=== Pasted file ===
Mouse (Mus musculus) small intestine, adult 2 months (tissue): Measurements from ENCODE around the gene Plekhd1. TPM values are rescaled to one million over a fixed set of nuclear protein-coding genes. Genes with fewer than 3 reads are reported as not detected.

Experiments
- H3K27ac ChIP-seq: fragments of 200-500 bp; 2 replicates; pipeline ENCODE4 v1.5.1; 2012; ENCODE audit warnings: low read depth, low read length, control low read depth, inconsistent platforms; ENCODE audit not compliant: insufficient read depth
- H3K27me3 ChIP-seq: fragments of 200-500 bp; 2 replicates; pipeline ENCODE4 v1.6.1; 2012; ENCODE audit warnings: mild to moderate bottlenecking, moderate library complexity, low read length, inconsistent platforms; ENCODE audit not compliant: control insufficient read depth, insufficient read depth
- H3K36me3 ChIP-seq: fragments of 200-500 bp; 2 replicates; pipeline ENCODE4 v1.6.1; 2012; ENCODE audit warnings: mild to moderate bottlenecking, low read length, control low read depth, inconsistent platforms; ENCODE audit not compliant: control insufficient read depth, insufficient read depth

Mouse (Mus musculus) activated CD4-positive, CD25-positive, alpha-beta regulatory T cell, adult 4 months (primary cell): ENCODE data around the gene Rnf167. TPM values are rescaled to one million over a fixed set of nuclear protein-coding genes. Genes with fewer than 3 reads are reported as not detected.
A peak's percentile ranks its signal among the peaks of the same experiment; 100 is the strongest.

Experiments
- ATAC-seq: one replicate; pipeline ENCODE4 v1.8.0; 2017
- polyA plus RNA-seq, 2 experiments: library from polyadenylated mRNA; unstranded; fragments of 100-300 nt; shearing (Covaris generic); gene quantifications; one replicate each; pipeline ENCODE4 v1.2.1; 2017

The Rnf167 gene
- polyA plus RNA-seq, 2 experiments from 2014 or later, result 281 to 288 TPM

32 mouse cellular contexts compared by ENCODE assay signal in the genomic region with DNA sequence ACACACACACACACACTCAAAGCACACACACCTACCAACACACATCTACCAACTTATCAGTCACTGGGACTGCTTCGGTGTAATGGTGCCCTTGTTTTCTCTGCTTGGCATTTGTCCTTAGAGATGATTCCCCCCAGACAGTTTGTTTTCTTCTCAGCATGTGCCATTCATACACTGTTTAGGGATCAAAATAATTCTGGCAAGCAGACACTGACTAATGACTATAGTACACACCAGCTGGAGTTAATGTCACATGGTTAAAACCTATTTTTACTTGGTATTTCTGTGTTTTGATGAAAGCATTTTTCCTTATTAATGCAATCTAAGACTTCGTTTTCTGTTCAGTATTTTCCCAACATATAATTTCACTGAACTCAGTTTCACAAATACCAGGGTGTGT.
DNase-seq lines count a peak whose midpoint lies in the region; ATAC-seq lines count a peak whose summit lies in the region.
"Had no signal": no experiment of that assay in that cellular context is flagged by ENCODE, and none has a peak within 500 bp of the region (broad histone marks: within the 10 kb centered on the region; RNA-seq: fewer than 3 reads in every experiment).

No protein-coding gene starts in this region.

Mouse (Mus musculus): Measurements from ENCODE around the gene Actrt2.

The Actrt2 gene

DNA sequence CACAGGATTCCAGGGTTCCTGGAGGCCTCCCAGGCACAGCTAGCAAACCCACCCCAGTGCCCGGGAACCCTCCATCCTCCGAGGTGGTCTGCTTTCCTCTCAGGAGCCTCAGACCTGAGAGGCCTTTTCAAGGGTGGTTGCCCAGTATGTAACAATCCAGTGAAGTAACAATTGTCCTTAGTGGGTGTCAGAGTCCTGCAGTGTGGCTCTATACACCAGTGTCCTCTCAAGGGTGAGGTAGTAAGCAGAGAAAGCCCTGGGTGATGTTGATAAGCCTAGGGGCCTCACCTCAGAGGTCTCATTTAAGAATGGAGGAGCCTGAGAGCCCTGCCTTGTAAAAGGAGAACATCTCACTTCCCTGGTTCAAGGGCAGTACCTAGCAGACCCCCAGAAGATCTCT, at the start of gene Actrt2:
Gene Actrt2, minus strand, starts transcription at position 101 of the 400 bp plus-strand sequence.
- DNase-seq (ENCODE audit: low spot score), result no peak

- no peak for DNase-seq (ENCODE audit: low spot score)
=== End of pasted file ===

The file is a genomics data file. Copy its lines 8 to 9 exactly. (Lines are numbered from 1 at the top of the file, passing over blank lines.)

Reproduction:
Experiments
- ATAC-seq: one replicate; pipeline ENCODE4 v1.8.0; 2017